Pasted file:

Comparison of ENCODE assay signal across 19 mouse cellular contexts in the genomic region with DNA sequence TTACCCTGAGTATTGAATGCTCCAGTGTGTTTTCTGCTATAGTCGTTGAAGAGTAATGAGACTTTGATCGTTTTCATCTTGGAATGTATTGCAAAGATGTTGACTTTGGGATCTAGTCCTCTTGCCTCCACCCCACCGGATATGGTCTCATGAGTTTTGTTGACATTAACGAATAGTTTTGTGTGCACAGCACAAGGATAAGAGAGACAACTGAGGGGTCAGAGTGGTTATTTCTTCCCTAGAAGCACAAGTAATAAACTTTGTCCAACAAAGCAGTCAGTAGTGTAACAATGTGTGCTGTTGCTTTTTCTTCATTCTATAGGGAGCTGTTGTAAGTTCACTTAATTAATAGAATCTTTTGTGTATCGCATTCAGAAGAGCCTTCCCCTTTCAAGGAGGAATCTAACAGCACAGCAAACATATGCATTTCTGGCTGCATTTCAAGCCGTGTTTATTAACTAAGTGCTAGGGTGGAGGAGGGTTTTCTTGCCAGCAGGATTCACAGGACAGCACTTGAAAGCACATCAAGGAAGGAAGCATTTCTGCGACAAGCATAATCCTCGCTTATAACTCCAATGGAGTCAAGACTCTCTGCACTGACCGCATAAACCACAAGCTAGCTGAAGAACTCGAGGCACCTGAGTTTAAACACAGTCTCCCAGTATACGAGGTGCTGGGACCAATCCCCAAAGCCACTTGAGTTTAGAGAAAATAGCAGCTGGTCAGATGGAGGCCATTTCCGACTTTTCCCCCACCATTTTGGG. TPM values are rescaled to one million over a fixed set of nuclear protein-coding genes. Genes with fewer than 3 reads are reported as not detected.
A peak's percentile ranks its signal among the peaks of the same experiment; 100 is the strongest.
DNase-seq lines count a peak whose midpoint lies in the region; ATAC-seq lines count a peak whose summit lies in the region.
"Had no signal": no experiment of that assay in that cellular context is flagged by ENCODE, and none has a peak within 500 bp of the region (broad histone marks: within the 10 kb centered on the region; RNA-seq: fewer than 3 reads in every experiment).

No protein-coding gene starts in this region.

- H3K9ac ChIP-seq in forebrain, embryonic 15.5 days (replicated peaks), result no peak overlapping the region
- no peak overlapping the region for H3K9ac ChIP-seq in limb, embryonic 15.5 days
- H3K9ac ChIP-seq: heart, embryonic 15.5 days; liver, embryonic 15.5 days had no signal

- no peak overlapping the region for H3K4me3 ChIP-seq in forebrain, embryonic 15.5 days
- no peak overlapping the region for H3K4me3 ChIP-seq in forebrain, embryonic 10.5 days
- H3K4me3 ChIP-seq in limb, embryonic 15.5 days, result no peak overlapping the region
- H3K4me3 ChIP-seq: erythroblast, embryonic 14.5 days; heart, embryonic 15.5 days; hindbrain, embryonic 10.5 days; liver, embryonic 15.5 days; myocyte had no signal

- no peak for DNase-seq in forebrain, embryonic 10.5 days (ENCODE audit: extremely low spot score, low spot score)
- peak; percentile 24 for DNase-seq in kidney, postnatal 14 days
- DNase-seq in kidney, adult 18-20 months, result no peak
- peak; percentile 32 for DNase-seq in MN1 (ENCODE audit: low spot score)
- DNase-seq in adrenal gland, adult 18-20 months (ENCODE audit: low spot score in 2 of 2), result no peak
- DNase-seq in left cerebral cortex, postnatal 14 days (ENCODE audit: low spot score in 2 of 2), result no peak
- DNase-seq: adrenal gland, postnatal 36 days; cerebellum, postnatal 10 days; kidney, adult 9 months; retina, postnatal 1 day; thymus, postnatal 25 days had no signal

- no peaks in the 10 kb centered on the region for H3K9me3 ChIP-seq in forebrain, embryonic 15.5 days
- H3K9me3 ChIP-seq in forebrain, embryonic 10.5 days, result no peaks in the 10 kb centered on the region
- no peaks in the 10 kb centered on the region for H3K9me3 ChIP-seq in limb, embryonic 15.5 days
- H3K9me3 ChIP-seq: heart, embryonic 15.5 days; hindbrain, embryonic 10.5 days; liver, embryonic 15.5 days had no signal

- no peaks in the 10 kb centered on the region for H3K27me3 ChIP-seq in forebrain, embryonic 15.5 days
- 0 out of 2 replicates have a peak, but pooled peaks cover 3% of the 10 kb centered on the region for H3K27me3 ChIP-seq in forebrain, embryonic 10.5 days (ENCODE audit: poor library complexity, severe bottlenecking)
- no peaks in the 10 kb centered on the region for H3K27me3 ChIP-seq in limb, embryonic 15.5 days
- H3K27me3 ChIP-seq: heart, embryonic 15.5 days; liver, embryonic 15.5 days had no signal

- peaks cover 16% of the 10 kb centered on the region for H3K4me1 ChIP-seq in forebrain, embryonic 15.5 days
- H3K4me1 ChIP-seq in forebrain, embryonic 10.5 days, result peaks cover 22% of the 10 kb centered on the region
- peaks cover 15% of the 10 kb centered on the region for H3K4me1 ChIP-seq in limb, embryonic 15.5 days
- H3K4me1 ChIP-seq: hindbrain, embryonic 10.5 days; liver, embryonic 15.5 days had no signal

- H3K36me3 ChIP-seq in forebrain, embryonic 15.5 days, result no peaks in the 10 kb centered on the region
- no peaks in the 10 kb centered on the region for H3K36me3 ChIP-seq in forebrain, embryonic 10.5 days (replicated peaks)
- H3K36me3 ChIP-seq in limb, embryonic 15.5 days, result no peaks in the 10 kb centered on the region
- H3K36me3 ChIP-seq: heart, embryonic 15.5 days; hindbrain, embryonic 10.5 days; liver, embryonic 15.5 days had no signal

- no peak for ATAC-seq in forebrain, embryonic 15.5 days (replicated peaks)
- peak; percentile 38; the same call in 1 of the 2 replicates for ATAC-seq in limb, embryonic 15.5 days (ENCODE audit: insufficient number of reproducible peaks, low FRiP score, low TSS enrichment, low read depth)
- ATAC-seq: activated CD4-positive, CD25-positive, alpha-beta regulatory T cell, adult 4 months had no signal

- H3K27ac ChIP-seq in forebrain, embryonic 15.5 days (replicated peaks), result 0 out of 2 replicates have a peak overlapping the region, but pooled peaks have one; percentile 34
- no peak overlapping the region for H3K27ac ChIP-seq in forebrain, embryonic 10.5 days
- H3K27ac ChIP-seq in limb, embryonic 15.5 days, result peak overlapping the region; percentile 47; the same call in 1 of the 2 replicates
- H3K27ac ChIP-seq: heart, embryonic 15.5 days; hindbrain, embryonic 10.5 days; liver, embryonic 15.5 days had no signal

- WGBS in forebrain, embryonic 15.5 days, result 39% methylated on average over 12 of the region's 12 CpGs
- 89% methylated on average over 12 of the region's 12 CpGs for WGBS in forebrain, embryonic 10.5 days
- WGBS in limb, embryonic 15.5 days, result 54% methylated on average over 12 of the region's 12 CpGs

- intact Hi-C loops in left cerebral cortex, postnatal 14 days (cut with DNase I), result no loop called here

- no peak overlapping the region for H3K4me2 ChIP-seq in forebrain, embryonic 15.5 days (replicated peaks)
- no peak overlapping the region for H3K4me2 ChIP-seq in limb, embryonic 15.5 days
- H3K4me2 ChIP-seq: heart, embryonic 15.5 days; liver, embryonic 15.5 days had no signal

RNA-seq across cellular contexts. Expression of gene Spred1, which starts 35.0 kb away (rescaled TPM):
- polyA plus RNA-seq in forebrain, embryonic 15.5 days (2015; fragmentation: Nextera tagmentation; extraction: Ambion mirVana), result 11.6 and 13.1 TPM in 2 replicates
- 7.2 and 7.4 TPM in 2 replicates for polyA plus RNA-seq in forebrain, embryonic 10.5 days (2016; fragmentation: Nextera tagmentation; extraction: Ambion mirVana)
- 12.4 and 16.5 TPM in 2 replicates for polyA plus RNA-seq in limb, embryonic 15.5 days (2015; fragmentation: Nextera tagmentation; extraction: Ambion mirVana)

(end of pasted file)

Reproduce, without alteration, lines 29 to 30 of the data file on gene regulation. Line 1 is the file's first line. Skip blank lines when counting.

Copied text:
- H3K4me1 ChIP-seq in forebrain, embryonic 10.5 days, result peaks cover 22% of the 10 kb centered on the region
- peaks cover 15% of the 10 kb centered on the region for H3K4me1 ChIP-seq in limb, embryonic 15.5 days